This is the long way of saying something I'll now just state bluntly: Russia is losing. Putin's latest actions reveal that he knows he's losing. If the mobilization flops, as seems likely, he'll be losing even worse than he was losing before, and he’ll have damn few options to turn that around.
And this is why we need to start thinking through some weird scenarios.
What happens in the world if Russia outright loses a major armed conflict? What does that mean for Ukraine? What does it mean for the post-Soviet states along Russia's southern frontier, where two conflicts have already flared up in recent days, between Azerbaijan and Armenia and Kyrgyzstan and Tajikistan? What would it mean for Russia itself, if ethnic minority groups within the Russian Federation start thinking that this could be their moment to rise up and demand a better deal, if not secede entirely? Does China try to prop Russia up, or exploit the situation for its own gain?
And in Moscow itself, does Putin hang on? Does he get overthrown? If he does get tossed in a coup, who takes over? Is the next guy an improvement, in the eyes of the West? Or do we get a fanatic who simply cannot accept Russian defeat and tries even harder?
I can't answer any of these questions, obviously. I really wish that I could. I'd happily share my wisdom far and wide with the whole world and hopefully spare us all a major nightmare ahead. Alas. What I can do, however, is note how absurd any of this would have sounded back in February. Remember when Putin's "special operation" began? If anyone had stepped forward and said, "Six months from now, Putin will use nuclear weapons in Ukraine to stave off the collapse of his regime in the face of secessionist uprisings by ethnic minorities,"that would have seemed insane. Beyond science fiction. Now it seems ... possible? Maybe not plausible, yet, but not ridiculous?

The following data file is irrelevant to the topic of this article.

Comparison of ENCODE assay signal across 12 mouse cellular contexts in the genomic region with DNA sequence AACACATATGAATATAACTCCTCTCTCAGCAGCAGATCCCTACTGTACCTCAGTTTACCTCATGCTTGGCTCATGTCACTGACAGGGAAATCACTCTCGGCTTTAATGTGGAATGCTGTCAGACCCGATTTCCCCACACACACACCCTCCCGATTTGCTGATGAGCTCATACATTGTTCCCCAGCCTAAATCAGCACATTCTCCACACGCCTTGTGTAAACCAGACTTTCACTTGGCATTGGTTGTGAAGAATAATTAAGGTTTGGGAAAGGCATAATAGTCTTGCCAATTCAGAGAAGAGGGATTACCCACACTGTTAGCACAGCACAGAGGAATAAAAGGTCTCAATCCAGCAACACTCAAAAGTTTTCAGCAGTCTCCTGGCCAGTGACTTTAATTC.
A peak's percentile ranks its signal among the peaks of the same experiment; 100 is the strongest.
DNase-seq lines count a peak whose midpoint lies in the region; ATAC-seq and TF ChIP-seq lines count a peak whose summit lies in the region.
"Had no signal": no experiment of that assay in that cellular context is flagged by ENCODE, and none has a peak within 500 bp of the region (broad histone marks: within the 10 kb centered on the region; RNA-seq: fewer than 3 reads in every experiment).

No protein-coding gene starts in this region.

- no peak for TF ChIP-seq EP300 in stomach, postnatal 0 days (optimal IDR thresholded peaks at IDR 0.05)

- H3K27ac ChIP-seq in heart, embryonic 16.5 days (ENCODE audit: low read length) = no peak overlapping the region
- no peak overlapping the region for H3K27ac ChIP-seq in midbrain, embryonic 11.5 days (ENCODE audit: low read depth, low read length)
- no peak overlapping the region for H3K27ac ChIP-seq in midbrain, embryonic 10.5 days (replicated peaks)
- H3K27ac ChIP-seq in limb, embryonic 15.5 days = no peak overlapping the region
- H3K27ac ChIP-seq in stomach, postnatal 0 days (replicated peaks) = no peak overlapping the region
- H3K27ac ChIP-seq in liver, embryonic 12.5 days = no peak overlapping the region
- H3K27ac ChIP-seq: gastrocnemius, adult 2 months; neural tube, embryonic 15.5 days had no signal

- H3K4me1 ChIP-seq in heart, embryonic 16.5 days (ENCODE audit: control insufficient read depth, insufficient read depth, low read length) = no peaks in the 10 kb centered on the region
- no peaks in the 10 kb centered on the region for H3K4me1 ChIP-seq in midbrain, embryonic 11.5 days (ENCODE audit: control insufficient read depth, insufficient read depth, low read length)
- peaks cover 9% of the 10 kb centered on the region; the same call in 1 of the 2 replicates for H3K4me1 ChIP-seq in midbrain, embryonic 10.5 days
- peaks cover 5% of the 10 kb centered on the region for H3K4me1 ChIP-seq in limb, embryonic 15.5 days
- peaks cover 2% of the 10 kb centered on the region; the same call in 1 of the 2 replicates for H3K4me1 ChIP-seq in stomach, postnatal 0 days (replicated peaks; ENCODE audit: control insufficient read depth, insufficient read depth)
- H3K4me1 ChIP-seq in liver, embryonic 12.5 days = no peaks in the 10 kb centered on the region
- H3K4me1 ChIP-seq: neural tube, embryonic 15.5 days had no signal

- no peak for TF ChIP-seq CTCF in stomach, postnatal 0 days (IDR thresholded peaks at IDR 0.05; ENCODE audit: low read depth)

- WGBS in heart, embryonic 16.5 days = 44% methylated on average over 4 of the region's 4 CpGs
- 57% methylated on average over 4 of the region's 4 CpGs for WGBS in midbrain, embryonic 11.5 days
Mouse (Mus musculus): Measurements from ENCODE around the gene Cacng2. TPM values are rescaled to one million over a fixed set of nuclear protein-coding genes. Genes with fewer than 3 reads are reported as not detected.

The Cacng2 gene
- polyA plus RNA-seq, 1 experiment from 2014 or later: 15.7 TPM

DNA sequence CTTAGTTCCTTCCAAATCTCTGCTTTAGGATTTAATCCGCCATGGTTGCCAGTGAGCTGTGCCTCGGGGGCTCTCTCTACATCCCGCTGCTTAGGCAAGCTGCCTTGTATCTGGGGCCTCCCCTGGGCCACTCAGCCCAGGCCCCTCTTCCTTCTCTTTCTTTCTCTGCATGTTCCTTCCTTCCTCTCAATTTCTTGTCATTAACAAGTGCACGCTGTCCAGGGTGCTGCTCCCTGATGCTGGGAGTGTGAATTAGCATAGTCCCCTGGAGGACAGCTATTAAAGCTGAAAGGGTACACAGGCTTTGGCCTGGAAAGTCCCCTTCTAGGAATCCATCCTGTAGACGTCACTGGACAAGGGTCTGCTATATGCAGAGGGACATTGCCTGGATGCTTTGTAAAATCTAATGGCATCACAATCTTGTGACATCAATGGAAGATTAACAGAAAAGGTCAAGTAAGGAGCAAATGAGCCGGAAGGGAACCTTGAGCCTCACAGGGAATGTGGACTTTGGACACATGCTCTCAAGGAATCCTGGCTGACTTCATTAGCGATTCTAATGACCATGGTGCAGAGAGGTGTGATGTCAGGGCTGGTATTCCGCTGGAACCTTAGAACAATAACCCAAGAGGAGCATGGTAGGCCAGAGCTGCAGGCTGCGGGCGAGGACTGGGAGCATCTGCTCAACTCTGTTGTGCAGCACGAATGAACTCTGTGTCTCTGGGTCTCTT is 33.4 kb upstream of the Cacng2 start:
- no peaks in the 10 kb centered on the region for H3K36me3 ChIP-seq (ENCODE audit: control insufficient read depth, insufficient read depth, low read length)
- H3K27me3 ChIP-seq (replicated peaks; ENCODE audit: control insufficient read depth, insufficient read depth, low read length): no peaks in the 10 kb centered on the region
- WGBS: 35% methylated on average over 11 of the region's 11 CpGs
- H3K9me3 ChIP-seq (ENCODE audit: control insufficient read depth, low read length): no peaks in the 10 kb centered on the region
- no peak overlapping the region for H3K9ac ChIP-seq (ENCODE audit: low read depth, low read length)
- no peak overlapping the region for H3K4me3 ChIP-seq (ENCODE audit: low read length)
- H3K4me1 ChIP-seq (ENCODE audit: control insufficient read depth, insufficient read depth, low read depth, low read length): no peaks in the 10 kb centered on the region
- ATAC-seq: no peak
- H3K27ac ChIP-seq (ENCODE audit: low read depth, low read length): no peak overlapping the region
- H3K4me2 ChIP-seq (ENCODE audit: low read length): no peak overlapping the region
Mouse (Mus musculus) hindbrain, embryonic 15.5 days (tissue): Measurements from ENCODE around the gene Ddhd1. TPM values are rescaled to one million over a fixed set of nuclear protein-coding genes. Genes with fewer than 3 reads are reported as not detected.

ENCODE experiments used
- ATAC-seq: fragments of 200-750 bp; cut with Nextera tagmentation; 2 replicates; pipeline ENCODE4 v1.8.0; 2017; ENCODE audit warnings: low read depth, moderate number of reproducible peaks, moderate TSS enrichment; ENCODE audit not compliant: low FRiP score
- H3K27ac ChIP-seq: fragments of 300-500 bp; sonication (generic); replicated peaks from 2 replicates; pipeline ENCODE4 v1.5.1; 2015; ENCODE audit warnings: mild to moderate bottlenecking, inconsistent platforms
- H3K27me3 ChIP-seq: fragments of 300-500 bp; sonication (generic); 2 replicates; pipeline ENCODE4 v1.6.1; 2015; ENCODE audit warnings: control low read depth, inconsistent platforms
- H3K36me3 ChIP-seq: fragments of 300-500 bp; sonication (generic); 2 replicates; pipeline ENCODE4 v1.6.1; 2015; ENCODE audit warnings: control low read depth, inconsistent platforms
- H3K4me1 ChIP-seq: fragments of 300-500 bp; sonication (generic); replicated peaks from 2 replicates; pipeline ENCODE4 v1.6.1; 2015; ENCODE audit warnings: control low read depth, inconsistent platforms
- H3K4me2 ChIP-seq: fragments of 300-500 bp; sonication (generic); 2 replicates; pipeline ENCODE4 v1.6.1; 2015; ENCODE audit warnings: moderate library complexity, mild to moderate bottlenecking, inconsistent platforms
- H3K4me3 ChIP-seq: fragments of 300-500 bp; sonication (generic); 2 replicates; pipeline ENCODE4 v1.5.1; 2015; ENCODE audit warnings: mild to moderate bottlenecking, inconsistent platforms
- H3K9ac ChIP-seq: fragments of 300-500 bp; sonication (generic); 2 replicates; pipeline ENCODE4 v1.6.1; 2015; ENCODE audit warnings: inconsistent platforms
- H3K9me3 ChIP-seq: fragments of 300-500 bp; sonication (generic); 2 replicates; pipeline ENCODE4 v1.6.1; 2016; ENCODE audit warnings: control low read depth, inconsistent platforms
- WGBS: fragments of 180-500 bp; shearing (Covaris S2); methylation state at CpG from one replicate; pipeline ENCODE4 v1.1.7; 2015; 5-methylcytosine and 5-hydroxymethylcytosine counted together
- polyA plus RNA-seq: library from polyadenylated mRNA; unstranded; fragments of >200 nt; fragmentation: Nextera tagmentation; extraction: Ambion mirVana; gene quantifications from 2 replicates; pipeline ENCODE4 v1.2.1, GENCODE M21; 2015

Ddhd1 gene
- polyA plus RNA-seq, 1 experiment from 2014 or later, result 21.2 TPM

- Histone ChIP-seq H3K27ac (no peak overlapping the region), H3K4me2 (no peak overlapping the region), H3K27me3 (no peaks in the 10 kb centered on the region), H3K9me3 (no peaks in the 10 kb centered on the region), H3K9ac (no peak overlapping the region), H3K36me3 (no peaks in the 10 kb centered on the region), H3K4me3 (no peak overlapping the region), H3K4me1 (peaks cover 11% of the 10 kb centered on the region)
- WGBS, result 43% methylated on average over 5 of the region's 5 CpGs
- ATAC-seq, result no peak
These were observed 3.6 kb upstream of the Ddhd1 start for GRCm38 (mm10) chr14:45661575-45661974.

One of the major themes in my writing in recent years is that we have to start accepting that the world may now be far less stable and predictable than we've been able to take for granted in recent generations. The first step in that process is going to be shaking off old assumptions, because our expectations are a problem. Given that we use our expectations to shape policy and also to build the institutions we rely on to run our societies, if our expectations are out of date, we won't be able to keep up with a rapidly changing world.
I've yet to see much evidence that we are indeed getting any better at accepting the world as it seems to be, rather than the one we grew up enjoying. Crises are developing in weeks or even days, and we have governments that can't even get stuff done across on the time scale of four-year mandates.
Our expectations about Russia, and this war, were a problem (and that includes mine). Even those who got a lot of the details right, and I got a lot of the details right, were still wrong about the overall shape of things. Are we ready for a world where Putin decides to use nuclear weapons to stave off defeat? Are we ready for a coup in Moscow, or some kind of civil conflict in that country? Are we ready for cyber attacks? For the Russian Federation fragmenting?
Maybe none of these things happen. But maybe some of them do, in unpredictable combinations, and they could happen today. We don't know where this is going to go, and it's far from obvious we're even thinking about it. We don't have years here. We don't have time for entirely new institutions and a whole new generation of thinkers and leaders. We've got what we've got, in Ottawa and across the West, and the challenges are growing.
So like I said. It's time to start thinking about the weird scenarios, and asking ourselves what we should be doing next.